The grim news that a roadside bomb killed 10 Marines in Iraq arrived at Camp Lejeune just days after President Bush outlined his strategy for victory, a speech delivered in the face of increasing calls to bring the troops home.
But even after learning about Thursday's ambush — the deadliest against American troops in four months — this city's embrace of its Marines, their base and their job remains resolute.
"Even when people differ in opinions, you're still respectful to the Marine mission," said Pat McLane, a retired master gunnery sergeant from Jacksonville whose Army officer son was expected to begin his first deployment in Iraq on Saturday. "We're still going to take care of our Marines."
The 10 Marines assigned to the Lejeune-based 2nd Marine Division were on foot patrol outside Fallujah, a former insurgent stronghold, when a bomb fashioned from four large artillery shells exploded.
They attached to the unit once in Iraq; all those who died — with hometowns stretching from Tomah, Wis. to Surprise, Ariz. — were from 1st Marine Division, based at Twentynine Palms, Calif.
That none ever spent time at Camp Lejeune, a sprawling base of 25,000 service members and the Corps' largest on the Atlantic coast, didn't matter in Jacksonville. They were Marines.
"We are one community and one family here," said Reid Flinchum, 65, who has lived in and around Jacksonville for more than 40 years.
It's a place familiar with mourning so many, so quickly. On March 23, 2003, during the earliest days of the ground war, nine Marines from Camp Lejeune died during an ambush as their company crossed a bridge at Nasiriyah.
And most of the 241 Marines and sailors who died in the Oct. 22, 1983, barracks attacks in Beirut were based at Lejeune and the adjoining Marine Corps Air Station New River.
Bush came to Camp Lejeune within two weeks of the Nasiriyah attacks, cheered on by 20,000 Marines, their families and locals. Support for the president and his Iraq policy remains high.
"We all have our opinions, but the best capacity of a Marine is a mission accomplished," said Sgt. Paul Mancuso, 22, who returned two weeks ago from nine months in Iraq as a combat videographer. A tattoo artist drew the outline of a knife with "USMC" inside on his left forearm Friday night.
The feelings in Jacksonville stand in contrast to those of some families who lost loved ones when 14 Ohio-based Marine reservists died in August, killed in a roadside explosion similar to the one that took the lives of the 10 Marines on Thursday.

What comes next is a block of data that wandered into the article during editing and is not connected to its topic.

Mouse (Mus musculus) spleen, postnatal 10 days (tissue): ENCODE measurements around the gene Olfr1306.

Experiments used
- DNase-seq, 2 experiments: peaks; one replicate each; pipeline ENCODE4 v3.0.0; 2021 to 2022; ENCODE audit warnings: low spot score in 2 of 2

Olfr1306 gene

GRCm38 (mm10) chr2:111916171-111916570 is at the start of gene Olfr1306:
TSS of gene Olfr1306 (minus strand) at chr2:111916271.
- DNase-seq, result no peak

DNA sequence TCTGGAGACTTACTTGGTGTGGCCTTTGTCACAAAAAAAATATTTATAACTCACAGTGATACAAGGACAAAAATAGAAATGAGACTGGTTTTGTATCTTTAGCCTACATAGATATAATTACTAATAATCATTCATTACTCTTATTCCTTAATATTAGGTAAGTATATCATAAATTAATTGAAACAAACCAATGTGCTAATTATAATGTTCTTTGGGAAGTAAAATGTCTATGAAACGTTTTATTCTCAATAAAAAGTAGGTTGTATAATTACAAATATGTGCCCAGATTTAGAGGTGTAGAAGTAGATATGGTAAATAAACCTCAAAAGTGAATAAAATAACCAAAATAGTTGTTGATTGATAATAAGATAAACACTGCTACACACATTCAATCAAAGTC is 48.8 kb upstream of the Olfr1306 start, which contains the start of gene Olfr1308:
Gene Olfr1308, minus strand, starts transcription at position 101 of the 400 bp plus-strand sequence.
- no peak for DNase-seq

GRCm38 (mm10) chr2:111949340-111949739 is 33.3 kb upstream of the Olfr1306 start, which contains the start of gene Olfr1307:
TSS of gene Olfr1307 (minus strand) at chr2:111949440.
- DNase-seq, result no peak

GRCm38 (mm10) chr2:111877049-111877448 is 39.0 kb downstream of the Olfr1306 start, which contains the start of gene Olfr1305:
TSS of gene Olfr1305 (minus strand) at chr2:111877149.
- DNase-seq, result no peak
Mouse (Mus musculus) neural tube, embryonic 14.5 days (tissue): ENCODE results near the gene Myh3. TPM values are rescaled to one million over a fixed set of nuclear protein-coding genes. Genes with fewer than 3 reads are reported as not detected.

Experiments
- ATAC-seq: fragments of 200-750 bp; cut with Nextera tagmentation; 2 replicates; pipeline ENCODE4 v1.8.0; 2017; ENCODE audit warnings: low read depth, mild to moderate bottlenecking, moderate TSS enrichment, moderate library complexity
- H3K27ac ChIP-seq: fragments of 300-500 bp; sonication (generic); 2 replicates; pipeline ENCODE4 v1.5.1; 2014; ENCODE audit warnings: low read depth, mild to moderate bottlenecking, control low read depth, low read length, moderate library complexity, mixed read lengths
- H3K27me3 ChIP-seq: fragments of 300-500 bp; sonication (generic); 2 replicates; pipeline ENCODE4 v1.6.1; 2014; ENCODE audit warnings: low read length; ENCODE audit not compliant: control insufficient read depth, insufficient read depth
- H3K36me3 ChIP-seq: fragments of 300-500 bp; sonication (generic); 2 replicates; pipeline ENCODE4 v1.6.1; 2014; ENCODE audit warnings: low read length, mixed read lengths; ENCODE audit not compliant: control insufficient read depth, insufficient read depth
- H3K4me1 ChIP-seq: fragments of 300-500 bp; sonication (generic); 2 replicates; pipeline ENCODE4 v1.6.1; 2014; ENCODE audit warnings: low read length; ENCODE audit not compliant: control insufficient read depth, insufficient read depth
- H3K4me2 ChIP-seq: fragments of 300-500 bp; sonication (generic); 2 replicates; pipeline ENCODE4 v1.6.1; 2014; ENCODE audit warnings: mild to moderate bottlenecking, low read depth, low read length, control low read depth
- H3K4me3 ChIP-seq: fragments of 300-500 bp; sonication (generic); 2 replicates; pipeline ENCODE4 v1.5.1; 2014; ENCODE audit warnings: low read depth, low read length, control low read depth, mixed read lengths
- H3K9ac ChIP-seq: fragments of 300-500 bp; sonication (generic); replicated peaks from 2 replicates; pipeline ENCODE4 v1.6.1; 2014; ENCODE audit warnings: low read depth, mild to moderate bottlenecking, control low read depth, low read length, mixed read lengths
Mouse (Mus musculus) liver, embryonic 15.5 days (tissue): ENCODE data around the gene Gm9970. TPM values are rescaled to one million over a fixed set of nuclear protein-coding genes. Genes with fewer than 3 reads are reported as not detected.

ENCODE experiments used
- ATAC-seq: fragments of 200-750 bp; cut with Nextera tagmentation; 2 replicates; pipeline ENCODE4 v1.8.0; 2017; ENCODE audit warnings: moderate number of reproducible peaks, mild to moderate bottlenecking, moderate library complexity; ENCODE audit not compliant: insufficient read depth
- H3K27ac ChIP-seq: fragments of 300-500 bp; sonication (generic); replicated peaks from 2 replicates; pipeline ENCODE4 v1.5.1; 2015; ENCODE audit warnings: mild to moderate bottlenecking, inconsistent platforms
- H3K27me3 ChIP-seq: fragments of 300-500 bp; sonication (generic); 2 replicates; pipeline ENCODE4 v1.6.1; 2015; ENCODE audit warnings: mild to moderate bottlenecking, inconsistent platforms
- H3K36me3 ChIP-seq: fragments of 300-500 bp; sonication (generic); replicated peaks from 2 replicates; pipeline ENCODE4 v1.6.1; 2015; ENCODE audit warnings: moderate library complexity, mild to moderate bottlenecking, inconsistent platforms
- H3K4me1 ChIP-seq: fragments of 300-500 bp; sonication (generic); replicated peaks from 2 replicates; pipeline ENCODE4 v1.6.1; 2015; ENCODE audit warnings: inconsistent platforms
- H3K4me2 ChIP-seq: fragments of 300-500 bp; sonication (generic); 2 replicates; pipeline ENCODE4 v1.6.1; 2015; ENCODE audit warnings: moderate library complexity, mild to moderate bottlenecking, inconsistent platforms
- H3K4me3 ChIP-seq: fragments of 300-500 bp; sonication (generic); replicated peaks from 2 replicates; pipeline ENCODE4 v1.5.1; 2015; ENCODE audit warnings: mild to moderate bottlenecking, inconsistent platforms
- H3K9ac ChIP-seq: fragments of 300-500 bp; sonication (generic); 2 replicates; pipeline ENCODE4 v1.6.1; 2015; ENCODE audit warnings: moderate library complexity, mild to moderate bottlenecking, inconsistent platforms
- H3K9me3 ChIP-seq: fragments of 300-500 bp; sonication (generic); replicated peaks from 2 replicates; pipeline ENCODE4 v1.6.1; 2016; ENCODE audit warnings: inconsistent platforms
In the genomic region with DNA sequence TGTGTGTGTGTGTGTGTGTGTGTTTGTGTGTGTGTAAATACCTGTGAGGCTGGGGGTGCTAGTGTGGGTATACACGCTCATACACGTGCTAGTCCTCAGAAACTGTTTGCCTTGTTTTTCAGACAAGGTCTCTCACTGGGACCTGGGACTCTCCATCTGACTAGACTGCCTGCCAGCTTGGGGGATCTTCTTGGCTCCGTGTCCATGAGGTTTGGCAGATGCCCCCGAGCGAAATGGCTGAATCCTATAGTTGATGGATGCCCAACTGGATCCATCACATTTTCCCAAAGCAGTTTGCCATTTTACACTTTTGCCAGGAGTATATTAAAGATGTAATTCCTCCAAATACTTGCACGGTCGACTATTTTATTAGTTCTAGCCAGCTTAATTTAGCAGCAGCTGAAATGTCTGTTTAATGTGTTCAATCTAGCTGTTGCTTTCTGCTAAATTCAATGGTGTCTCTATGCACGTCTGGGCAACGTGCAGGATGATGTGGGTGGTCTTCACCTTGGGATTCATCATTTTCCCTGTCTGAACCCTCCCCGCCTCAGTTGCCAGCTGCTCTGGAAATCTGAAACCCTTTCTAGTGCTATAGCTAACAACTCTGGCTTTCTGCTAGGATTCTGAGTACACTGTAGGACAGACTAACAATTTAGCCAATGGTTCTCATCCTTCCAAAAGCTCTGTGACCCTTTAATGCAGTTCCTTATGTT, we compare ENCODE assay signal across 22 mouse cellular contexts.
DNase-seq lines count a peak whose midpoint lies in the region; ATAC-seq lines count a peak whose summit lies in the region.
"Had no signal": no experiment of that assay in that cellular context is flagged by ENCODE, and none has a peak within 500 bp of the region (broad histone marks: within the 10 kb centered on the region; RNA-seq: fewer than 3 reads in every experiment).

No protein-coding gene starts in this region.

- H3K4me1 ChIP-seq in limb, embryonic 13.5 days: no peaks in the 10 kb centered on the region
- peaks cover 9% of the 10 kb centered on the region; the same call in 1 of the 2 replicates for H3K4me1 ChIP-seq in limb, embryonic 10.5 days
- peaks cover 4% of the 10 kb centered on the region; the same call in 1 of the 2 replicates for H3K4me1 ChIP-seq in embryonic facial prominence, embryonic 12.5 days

Paul Schroeder and Rosemary Palmer founded a group called Families of the Fallen for Change. The group wants a bipartisan plan that includes benchmarks to draw down troops in Iraq as soon as is reasonably possible.
"We do not believe that if you speak against the war, you are not supporting the troops," Schroeder said. "You can support troops and yet speak against the policies that put them in that predicament."
Other relatives of the slain Ohio-based Marines have continued to speak in favor of the war. And in Jacksonville, where late-night barber shops and tattoo parlors interspersed with faded yellow ribbons tied around trees line the main drag leading to Lejeune, loud dissent is a rarity. No one wants to suggest any lack of appreciation for Lejeune and its Marines.
"It's a shame that we lost 10 people, but these people all volunteered to serve our country," said Bryce Emerson, a member of a local Veterans of Foreign Wars post in Jacksonville. "We should give them all the support that we can by ensuring that since they paid the ultimate price, we should never dishonor them by saying 'Oh my God' and running home."
That's not to say the deaths — more than 2,000 America troops have died fighting the war — don't give pause.
"It has an overall effect on the troops' morale," said Marine Pfc. Josh Coughlin, 19, of Albany, N.Y., who may deploy to Iraq in February. "While I'm confident in our leader, it reinforces the fact that there needs to be some kind of reform on how we're handling the situation."
Coughlin was at the Jacksonville Mall on Friday night with his friend, Pfc. Quintin Garza, an 18-year-old from Brownsville, Texas. Like the others who live and work at and around the base, he said there's only one solution now in Iraq.
"We've got a job to do. And if we don't do it, then nobody's going to do it."